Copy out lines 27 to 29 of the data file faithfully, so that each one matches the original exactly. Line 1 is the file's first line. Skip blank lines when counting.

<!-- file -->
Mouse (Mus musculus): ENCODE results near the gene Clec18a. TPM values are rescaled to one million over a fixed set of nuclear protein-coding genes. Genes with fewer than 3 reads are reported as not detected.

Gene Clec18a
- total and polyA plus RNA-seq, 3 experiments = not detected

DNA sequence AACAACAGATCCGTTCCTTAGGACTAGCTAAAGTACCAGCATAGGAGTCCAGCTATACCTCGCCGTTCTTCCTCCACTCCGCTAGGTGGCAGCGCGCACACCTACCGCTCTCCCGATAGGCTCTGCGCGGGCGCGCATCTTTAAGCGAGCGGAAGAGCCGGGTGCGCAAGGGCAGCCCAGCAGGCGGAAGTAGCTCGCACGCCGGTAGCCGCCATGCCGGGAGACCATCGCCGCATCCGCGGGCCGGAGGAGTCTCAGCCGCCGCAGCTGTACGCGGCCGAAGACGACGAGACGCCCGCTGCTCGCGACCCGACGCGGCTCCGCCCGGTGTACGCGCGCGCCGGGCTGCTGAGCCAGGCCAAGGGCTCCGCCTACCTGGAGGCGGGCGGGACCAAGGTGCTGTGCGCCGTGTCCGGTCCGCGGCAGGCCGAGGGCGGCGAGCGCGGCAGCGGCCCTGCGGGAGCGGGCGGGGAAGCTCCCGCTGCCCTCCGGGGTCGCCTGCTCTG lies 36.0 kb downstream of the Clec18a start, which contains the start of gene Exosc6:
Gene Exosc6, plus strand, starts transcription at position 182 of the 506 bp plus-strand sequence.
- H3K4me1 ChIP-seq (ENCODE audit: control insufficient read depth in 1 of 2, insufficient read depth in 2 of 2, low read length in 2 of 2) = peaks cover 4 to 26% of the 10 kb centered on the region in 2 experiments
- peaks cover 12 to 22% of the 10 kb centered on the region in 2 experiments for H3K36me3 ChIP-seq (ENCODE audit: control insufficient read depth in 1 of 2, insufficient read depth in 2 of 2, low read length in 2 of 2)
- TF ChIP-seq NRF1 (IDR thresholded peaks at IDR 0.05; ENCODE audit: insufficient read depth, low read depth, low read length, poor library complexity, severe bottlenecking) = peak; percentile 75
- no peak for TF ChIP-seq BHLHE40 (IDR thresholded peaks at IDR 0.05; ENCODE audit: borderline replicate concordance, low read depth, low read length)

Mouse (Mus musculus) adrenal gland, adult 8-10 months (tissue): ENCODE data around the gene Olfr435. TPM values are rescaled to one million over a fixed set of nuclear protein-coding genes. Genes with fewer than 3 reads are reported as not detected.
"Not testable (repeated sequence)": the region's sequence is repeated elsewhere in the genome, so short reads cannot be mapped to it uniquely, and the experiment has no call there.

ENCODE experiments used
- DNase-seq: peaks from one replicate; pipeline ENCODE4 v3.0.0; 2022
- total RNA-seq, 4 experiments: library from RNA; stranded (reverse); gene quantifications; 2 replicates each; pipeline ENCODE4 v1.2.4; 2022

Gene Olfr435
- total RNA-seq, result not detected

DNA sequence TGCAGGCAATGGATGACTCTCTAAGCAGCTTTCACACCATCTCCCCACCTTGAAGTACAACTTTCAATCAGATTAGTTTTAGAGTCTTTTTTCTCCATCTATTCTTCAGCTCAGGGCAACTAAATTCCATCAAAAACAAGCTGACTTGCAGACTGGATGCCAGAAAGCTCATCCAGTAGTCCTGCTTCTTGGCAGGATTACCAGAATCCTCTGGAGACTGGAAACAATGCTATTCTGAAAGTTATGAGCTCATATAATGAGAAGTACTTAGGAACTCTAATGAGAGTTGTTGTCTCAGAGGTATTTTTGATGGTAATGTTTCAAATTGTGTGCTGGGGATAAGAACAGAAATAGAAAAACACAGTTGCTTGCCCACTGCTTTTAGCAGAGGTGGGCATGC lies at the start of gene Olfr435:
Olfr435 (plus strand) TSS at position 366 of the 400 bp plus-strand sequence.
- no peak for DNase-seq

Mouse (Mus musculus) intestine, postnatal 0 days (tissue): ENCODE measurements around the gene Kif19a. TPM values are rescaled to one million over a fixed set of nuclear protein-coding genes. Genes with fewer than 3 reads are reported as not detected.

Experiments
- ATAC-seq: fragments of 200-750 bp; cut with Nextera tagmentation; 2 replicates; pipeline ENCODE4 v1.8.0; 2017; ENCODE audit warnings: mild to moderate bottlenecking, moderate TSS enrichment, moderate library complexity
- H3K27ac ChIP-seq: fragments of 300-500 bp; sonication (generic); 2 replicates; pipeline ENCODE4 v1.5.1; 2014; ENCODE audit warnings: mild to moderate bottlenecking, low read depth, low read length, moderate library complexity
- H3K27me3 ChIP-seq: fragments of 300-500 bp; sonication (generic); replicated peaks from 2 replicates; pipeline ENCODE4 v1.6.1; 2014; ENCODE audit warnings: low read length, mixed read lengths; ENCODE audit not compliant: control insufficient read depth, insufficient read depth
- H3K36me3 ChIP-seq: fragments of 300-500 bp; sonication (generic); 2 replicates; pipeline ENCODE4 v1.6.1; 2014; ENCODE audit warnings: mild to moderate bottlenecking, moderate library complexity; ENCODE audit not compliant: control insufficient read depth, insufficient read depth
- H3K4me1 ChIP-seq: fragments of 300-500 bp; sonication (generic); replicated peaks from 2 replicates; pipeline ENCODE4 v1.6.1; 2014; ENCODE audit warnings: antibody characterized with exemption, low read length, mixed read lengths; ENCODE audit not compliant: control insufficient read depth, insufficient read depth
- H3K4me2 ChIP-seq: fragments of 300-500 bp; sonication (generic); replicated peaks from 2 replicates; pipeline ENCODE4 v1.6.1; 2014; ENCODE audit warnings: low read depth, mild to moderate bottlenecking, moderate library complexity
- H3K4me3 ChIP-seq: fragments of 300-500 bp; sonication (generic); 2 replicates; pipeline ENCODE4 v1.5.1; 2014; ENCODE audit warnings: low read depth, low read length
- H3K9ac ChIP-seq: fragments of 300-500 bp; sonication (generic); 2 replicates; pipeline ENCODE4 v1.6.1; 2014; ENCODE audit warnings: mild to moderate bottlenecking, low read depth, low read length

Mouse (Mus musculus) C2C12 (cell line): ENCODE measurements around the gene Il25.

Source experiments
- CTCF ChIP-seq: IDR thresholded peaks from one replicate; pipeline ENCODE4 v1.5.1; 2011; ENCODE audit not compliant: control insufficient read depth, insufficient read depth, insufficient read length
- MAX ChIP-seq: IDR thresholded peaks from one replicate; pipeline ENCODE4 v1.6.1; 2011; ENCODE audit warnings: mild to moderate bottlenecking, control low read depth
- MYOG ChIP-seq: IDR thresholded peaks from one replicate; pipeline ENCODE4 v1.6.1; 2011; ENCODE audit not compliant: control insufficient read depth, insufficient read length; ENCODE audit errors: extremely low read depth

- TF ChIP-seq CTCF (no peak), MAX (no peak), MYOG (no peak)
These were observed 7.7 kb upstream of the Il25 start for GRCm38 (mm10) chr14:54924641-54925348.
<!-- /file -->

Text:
- H3K4me2 ChIP-seq: fragments of 300-500 bp; sonication (generic); replicated peaks from 2 replicates; pipeline ENCODE4 v1.6.1; 2014; ENCODE audit warnings: low read depth, mild to moderate bottlenecking, moderate library complexity
- H3K4me3 ChIP-seq: fragments of 300-500 bp; sonication (generic); 2 replicates; pipeline ENCODE4 v1.5.1; 2014; ENCODE audit warnings: low read depth, low read length
- H3K9ac ChIP-seq: fragments of 300-500 bp; sonication (generic); 2 replicates; pipeline ENCODE4 v1.6.1; 2014; ENCODE audit warnings: mild to moderate bottlenecking, low read depth, low read length